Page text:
Sermon for 5th Sunday of Easter – 5.15.22

+ 5th Sunday of Easter – May 15th, 2022 +

Series C: Acts 11:1-18; Revelation 21:1-7; John 16:12-22

Beautiful Savior Lutheran

Milton, WA

 

“Two Kinds of Theologians”

 

In the Name of the Father and of the + Son and of the Holy Spirit. Amen.

 

Did you know that the church this morning is full of theologians? You might not think so. You might not consider yourself a theologian. But it’s true. Whether you’ve been to seminary or not, written great tomes or not, everyone has thoughts about God; everyone thinks something(s) about God. Everyone is a theologian.

 

The question isn’t how great, famous, or learned of a theologian we might be, but what’s our theology.

 

Looking at the Scriptures, and looking at fallen humanity, Martin Luther wisely observed that there are really only two kinds of theologians or two kinds of theologies in the world. Luther called these two different, contrasting theologies, a theology of glory and the theology of the cross.

 

A theology of glory expects the Christian life to be total success, having all the answers, winning all the battles, and living happily ever after. A theology of glory is all about my strength, my power, and my works.

 

The theology of the cross, by contrast, sees God’s greatest success revealed in suffering; His victory in the defeat of the cross. The theology of the cross is all about Christ’s strength made perfect in weakness, his power revealed in dying and rising.

 

A theology of glory says that when I am happy, healthy, and prosperous, I know God loves me. A theology of the cross says that God comes to me in my weakness and suffering and makes them his own on the cross.

 

Or to put it another way. A theology of glory wants Easter without Good Friday; the theology of the cross, however, doesn’t go around the cross to find God’s glory, but sees God’s glory in Jesus’ cross.

Or, to use Jesus’ words from John 16, a theology of glory desires joy without sorrow; a theologian of the cross, however, confesses that present sorrow gives way to future joy.

 

Here in John 16, Jesus gives his disciples, and us, a marvelous lesson on the theology of the cross.

 

Truly, truly, I say to you, you will weep and lament, but the world will rejoice. You will be sorrowful, but your sorrow will turn into joy.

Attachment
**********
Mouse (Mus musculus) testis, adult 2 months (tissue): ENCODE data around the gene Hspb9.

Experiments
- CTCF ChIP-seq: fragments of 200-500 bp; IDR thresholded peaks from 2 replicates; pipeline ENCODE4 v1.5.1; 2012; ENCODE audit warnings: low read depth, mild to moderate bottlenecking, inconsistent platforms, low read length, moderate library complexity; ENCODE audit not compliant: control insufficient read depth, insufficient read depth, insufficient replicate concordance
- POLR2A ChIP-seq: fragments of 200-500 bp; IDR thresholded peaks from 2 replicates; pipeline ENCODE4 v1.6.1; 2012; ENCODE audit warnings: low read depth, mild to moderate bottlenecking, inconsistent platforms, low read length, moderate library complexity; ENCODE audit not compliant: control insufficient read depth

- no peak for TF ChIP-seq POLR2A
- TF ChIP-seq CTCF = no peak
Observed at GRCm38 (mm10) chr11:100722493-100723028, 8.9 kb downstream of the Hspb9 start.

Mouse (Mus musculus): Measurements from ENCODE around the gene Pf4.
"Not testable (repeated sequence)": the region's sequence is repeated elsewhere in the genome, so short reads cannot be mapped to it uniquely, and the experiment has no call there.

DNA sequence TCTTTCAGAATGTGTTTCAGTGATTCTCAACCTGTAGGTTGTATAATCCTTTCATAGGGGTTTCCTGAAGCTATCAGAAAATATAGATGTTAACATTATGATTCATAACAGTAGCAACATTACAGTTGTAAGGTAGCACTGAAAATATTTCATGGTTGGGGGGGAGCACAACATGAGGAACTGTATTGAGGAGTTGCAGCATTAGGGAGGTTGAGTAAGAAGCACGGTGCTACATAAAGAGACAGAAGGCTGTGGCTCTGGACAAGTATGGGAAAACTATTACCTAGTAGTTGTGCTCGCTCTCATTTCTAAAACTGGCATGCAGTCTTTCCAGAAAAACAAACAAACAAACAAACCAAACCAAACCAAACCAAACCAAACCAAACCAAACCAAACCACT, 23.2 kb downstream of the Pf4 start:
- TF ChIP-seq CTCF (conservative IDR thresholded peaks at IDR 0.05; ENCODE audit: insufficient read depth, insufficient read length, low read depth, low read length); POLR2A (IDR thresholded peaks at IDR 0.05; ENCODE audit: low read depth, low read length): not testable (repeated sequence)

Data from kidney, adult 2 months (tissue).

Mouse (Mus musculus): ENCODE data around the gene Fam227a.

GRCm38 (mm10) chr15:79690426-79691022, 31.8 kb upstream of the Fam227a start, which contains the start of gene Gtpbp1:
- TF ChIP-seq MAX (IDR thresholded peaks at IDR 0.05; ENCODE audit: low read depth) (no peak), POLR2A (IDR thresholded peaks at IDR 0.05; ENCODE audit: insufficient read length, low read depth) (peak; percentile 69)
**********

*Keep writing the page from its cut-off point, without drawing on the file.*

Present suffering, future glory. The cross, then resurrection. Sorrow, then joy. That’s the pattern for us theologians of the cross.

 

Paul says it this way: “I consider that the sufferings of this present time are not worth comparing with the glory that is to be revealed to us.” Paul knew suffering. His life was marked by suffering – imprisonments, beatings, rejection by his own people, expulsion from the synagogue, antagonists and false teachers, congregation problems, health problems – you name it, Paul likely experienced it. Paul lived the theology of the cross.

 

So did St. John, exiled to the island of Patmos. His churches were under siege. Christians were being tortured and martyred. False teachers were worming their way into the churches deceiving Christians with their seductive lies. The fabric of society was coming apart at the seams. Government was corrupt, the family was weakened, immorality reigned. Everyone did whatever they thought was right in their own eyes. Sounds familiar, doesn’t it.

 

John lived the theology of the cross too. And in the midst of suffering, and for those who suffer, he points us to joy in Jesus who makes all things new. “Behold, the dwelling place of God is with man. He will dwell with them, and they will be his people, and God himself will be with them as their God. He will wipe away every tear from their eyes, and death shall be no more, neither shall there be mourning, nor crying, nor pain anymore, for the former things have passed away.” Sorrow turned into joy.